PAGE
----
Bay Area city council rejects controversial sea-spray climate project

City Council members of Alameda, Calif., voted unanimously in the early hours Wednesday to put an end to a controversial climate research project that involved spraying sea salt particles into the East Bay Area’s air.

The University of Washington experiment, called the Marine Cloud Brightening Program, aimed to explore how aerosol particles from both natural sources and human activities could cool the Earth’s climate, by causing clouds to brighten and reflecting sunlight back into space.

To understand these effects, researchers had been spraying sea salt particles from the deck of the USS Hornet in the San Francisco Bay into low-lying clouds.

But concerns about possible environmental risks surged after the project surfaced in both The New York Times and local media, leading the city to put the program on hold last month.

That determination, according to a statement from Alameda, occurred because the project was “in violation of the city’s lease with the U.S.S. Hornet.”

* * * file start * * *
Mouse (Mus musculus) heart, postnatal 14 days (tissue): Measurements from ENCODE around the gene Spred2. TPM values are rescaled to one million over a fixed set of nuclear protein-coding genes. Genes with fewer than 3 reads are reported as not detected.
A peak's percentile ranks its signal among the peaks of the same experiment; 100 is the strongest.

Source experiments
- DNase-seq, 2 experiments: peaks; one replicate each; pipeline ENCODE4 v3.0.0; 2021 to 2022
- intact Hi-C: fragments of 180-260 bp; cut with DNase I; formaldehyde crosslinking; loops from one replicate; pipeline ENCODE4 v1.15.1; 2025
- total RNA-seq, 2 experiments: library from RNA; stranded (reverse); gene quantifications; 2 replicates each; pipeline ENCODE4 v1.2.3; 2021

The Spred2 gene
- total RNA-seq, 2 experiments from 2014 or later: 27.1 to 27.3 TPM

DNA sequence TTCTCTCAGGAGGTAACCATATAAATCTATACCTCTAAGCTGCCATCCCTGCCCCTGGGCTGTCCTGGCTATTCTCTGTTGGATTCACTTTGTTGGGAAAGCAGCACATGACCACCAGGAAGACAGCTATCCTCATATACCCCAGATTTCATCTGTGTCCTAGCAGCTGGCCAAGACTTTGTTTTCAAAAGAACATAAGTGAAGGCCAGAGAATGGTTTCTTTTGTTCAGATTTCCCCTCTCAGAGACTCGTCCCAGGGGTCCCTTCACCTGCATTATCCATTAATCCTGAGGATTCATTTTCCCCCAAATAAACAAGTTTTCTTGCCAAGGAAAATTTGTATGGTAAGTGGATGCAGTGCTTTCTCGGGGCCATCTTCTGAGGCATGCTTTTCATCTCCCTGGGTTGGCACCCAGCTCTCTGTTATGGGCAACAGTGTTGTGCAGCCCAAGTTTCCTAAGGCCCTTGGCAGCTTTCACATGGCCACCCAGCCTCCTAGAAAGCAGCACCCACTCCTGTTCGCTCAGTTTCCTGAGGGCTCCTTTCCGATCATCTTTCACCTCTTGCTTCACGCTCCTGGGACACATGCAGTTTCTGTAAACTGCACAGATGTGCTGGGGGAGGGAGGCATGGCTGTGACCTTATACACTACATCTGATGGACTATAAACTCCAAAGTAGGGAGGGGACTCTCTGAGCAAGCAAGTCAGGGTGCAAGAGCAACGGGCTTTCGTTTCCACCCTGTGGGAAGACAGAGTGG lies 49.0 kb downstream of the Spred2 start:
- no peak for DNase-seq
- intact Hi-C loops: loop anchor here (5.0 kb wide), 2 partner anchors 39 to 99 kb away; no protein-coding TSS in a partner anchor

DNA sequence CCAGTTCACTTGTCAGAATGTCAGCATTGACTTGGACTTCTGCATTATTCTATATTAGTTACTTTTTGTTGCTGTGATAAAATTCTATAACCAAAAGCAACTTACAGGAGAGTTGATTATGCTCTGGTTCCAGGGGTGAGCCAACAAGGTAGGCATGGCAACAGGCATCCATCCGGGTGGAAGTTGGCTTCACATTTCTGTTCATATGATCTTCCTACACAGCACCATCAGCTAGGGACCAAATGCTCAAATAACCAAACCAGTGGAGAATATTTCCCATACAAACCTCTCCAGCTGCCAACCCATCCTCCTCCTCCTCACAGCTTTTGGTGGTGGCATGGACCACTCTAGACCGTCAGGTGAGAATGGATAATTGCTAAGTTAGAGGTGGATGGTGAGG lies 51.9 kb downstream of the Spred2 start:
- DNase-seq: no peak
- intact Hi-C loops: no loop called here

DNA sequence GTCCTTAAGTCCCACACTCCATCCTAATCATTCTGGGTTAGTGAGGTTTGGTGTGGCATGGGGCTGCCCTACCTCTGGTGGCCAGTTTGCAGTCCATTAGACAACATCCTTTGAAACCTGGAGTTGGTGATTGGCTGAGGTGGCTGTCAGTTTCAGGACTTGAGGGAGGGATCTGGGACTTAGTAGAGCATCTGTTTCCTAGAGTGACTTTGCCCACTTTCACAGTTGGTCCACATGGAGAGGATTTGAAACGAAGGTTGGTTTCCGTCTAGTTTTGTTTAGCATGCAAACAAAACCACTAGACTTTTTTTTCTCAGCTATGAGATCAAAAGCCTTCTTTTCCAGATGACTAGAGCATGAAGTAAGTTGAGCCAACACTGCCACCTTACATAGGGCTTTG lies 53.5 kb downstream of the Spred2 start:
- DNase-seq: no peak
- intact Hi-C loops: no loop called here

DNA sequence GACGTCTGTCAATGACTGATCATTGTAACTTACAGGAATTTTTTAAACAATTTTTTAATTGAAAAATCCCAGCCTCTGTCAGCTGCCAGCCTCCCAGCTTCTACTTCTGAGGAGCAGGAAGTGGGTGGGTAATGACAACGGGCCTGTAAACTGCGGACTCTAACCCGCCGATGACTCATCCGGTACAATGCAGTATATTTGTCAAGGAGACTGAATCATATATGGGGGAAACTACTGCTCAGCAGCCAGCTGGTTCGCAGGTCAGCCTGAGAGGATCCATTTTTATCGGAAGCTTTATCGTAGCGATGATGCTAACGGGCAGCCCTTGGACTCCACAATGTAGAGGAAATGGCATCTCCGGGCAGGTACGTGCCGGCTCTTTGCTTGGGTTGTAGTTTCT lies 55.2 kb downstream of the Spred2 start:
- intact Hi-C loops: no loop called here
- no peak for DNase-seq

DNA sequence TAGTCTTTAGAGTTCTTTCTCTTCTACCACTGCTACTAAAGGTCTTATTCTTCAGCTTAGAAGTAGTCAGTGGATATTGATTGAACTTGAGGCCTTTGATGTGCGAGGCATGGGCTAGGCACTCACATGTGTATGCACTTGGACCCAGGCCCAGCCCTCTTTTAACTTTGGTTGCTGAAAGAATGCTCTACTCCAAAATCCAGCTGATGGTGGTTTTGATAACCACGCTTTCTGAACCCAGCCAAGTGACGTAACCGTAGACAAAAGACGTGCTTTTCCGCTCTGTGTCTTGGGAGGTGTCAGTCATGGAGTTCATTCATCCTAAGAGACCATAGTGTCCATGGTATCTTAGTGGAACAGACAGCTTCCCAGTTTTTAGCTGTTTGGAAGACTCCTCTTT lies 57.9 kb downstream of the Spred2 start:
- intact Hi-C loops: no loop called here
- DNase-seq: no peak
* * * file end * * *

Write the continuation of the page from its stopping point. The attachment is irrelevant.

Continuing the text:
During a City Council meeting that began at 7 p.m. Tuesday and extended into Wednesday morning, members voted to disband the project entirely — in large part on the grounds that the research occurred with insufficient transparency.

“I don’t like hearing about things or getting things from The New York Times,” Council member Malia Vella said at the meeting, prior to the vote. “I prefer to actually have an opportunity to review them.”

The unanimous vote to stop the project occurred despite a recent internal investigation in which city staff members concluded that the experiment posed “little to no risk in the community or to wildlife.”

While crediting the project’s “good intentions” that were in line with the city’s climate priorities, Vella stressed that environmental reviews should have taken place through various regional boards.

“I think we would not be good neighbors to the surrounding Bay Area communities,” she said.

Mayor Marilyn Ezzy Ashcraft echoed these sentiments, noting that while she has “nothing against The New York Times,” she felt like the researchers “didn’t start out on the right foot.”

“For an entity to come in that never bothered to even introduce themselves to the city that is landlord of the Hornet, and then to say, ‘Oh, we were told we don’t need this permit, we don’t need that permit’ — with all due respect, I need to have it straight from the horse’s mouth,” the mayor added.

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